LINEAR REGRESSION AND CORRELATION
Simple linear regression analysis is a statistical technique that defines the functional relationship between two variables, X and Y, by the ‘‘best-fitting’’ straight line. A straight line is described by the equation, Y A BX, where Y is the dependent variable (ordinate), X is the independent variable (abscissa), and A and B are the Y intercept and slope of the line, respectively (see Fig. 7.1).* Applications of regression analysis in pharmaceutical experimentation are numerous. This procedure is commonly used:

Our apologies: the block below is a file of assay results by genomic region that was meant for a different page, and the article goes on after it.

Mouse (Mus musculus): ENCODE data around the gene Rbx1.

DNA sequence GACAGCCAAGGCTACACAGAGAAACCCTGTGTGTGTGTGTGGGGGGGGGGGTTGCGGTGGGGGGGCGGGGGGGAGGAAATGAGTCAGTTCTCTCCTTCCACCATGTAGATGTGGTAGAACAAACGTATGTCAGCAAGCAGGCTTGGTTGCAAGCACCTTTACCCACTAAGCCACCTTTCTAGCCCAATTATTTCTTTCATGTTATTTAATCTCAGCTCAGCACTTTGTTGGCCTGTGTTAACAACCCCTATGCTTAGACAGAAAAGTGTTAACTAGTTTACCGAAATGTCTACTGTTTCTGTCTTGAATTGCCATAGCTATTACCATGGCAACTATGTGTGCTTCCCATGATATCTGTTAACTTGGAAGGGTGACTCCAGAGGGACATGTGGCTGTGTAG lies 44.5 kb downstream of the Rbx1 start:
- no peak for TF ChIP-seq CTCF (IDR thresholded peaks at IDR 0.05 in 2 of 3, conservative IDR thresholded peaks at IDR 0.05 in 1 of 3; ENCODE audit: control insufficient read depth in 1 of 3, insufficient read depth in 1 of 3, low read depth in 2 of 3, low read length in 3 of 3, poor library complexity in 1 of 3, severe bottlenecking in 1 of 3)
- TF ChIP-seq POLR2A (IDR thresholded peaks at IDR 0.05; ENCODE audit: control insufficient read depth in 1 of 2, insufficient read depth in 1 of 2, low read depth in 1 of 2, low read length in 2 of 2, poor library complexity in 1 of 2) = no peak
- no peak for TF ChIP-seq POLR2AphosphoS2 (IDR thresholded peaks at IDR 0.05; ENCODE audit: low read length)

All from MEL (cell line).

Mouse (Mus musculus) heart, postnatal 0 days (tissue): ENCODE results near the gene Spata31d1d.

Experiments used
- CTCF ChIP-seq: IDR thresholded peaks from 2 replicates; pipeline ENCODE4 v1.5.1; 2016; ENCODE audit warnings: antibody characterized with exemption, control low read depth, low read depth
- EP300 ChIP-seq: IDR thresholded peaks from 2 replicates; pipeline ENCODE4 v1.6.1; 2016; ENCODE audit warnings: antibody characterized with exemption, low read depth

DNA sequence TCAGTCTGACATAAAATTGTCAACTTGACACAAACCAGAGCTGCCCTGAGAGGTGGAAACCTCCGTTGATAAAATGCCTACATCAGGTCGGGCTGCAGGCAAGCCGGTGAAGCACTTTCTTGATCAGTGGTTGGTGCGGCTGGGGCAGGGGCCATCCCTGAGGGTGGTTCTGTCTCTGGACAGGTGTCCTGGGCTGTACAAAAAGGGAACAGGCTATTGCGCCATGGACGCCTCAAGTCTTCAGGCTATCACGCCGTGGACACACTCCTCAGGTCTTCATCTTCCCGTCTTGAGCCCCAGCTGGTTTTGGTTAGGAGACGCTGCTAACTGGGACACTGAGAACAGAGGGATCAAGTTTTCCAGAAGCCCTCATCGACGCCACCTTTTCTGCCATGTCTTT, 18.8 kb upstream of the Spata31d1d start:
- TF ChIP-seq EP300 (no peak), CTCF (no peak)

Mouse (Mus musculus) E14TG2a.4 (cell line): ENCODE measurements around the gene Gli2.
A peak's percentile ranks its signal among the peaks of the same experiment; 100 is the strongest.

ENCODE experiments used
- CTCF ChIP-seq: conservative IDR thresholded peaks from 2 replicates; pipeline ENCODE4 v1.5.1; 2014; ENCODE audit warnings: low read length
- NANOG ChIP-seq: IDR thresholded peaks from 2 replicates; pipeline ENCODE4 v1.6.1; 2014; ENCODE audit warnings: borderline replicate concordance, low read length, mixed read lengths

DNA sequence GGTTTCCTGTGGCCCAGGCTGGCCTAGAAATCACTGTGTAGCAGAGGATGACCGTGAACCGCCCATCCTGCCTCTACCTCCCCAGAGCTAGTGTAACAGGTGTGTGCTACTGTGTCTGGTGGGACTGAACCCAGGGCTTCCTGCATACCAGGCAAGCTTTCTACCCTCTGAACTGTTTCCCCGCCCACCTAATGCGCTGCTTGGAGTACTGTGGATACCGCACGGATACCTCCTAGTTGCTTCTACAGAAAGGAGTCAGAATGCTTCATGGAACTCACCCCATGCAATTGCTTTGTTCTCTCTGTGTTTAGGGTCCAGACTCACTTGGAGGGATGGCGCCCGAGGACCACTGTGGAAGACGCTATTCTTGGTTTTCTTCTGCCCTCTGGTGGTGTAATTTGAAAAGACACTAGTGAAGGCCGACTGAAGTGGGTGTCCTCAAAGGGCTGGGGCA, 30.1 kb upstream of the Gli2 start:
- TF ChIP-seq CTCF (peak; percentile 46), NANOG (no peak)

1. To describe the relationship between variables where the functional relationship is known to be linear, such as in Beer’s law plots, where optical density is plotted against drug concentration
2. When the functional form of a response is unknown, but where we wish to represent a trend or rate as characterized by the slope (e.g., as may occur when following a pharmacological response over time)
3. When we wish to describe a process by a relatively simple equation that will relate the response, Y, to a fixed value of X, such as in stability prediction (concentration of drug versus time).